• [Finance/Sales] Churn: This is a key metric to measure for subscription business models. Churn is a measure of how many customers choose to cancel their subscription to your product. The calculation of churn rate can be simple to start with. Take the number of customers lost last billing cycle and divide that by the customers that you started with the recent cycle. The resulting percentage is your churn rate. This metric is directly connected to product and customer success metrics, therefore, this value is pertinent for the entire company.

The advocate stage

This would be the final stage in the hierarchy of effects model where a user has not only become a paying customer, but has helped refer your business to your friends and family. This is a common way of growth for many of the more successful B2C products like FacebookPaytm and Kayak.

Example metrics to measure loyalty

  • Net Promoter Score (NPS): The NPS score is a measure of how likely a customer is to refer your product or service. Customers are asked to rate this likelihood on a 10-point scale every few months, with 10 being the most likely to recommend your product.
  • Customer referrals and reviews: Products like Uber and Zomato have built-in mechanisms to invite others, so tracking this in a timely manner can give you a sense of how many customers have turned to advocacy. You could also measure reviews and posts on the web from users as a measure of advocacy. This could be discussions on forums like StackOverflow and Quora, reviews left on sites like G2Crowd and Amazon and posts made on Twitter and LinkedIn.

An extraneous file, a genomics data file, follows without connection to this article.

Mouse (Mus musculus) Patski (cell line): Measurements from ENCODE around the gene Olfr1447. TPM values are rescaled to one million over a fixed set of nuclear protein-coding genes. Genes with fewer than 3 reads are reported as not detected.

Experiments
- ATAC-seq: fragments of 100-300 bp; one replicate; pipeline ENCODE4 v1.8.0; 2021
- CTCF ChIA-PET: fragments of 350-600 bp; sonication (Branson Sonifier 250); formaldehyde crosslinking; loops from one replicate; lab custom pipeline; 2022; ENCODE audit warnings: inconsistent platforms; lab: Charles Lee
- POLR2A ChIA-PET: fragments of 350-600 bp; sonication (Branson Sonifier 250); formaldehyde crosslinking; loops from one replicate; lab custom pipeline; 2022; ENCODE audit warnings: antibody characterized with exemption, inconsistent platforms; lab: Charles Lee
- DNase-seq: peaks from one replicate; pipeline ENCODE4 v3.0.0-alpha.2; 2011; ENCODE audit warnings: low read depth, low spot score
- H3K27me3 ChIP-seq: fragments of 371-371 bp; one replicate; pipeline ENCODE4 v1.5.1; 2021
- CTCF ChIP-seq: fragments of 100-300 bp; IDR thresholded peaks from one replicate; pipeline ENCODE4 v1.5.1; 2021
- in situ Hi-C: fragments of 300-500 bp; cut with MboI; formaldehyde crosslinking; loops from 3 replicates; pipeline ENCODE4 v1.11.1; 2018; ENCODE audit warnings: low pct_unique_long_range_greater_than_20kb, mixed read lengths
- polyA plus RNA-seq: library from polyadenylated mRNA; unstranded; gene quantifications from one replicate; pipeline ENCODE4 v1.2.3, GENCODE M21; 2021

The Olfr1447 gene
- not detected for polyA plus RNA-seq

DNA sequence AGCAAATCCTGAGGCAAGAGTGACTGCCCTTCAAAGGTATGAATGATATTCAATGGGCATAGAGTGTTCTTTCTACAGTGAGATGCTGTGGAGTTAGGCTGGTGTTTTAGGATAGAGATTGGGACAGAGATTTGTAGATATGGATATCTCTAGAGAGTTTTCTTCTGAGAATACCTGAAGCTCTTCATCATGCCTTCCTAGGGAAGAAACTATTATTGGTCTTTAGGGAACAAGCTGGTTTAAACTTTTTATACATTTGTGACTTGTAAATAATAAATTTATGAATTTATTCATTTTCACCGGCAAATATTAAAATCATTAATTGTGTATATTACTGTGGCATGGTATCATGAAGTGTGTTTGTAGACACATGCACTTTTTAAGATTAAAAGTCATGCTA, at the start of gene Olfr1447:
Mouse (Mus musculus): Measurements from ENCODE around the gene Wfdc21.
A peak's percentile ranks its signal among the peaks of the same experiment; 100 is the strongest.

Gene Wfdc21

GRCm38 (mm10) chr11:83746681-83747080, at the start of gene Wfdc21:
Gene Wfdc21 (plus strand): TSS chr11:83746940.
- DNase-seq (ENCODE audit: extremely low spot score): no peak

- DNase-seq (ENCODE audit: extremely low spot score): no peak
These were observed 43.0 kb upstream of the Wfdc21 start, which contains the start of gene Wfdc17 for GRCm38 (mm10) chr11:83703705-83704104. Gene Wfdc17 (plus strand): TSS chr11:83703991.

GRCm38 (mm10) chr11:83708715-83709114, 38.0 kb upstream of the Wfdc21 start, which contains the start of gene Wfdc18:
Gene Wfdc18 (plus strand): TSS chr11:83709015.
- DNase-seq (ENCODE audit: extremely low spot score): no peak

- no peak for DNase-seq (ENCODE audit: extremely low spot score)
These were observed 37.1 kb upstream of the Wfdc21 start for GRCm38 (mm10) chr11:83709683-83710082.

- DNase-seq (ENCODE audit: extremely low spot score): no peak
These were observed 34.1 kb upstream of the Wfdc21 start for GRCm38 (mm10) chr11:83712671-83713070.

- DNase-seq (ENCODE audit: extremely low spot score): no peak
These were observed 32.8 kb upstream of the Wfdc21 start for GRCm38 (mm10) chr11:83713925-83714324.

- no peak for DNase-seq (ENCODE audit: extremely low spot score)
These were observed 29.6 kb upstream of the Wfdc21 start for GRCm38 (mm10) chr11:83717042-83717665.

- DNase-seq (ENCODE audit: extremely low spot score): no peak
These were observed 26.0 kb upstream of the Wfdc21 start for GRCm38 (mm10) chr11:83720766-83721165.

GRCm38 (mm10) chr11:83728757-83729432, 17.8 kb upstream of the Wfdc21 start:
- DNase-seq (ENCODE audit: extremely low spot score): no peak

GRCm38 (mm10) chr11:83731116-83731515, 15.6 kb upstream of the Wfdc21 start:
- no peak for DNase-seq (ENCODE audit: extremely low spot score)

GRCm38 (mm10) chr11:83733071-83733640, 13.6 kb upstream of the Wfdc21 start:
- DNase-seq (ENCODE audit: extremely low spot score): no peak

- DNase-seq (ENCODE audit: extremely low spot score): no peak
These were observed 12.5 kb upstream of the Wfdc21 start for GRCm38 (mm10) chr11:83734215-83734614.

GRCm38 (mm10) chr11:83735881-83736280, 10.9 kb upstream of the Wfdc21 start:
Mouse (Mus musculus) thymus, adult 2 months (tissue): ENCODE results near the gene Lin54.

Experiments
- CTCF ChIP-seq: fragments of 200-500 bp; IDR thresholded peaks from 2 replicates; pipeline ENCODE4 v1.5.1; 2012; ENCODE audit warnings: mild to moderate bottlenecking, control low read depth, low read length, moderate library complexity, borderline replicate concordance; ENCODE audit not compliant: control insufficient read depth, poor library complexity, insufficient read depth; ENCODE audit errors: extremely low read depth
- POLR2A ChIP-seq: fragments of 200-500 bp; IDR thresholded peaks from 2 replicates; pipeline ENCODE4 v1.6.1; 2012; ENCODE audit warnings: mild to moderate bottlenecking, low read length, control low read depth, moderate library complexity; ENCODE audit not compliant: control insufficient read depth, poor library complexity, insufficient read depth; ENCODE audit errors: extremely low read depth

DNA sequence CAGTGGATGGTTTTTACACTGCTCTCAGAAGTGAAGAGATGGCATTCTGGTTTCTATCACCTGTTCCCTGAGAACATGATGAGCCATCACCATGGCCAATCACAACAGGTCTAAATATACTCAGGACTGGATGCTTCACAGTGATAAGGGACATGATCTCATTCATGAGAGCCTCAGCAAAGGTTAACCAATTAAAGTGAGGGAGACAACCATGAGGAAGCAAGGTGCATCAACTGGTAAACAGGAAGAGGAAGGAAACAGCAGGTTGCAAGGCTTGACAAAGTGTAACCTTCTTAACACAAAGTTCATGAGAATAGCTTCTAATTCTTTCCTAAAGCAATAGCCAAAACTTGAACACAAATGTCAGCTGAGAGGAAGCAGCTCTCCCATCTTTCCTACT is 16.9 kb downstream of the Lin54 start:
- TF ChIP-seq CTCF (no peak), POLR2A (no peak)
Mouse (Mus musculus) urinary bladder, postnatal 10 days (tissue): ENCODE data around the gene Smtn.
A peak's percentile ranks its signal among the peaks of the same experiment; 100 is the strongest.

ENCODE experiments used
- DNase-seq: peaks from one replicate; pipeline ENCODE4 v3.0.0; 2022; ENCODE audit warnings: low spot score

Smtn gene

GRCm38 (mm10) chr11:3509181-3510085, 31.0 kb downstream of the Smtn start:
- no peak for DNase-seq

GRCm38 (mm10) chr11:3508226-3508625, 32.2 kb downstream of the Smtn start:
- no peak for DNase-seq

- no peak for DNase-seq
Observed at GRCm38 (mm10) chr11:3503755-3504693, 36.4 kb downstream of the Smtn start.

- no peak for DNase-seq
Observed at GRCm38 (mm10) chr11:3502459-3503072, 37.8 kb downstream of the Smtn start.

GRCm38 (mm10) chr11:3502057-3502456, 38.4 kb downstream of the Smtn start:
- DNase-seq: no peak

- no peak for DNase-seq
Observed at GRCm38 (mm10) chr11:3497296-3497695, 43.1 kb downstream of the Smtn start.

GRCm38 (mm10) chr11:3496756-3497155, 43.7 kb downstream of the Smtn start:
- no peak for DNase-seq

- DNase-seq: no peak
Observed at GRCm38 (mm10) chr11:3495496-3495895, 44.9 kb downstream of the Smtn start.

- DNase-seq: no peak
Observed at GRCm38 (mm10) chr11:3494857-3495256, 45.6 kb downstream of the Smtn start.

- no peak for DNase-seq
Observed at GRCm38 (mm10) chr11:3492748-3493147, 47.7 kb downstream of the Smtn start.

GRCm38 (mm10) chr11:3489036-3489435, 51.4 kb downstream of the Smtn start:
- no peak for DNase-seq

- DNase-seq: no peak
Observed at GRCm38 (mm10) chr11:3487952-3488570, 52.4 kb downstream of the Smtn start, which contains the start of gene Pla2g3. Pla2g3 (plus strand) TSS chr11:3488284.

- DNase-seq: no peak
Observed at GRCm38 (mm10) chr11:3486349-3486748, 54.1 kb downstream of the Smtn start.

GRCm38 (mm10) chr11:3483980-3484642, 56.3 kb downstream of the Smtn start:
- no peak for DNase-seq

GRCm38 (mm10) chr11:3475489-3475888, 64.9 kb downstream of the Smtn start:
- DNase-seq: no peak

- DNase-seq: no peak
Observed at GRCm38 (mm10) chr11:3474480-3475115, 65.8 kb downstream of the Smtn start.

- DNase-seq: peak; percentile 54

In closing

You can’t measure everything. As Tomer Sharon puts it here –

Measuring everything means measuring nothing.

🛣 So walk a mile in your end user’s shoes by going on a journey with them from discovering your products to adopting and advocating for their benefits. That’ll give you a full understanding of what to measure, track and optimize for.

Other amazing resources to help define your business metrics

Published by Keshav V

I’m a seasoned product manager having built and scaled multiple SaaS products from idea to highly profitable ventures. In my spare time, I enjoy communicating the value of outcome-driven, data-centric product innovation, and educate the community on amplifying the voice of the customer in the software lifecycle. I have consulted with different firms, and spoken at numerous conferences about various concepts in technology and innovation.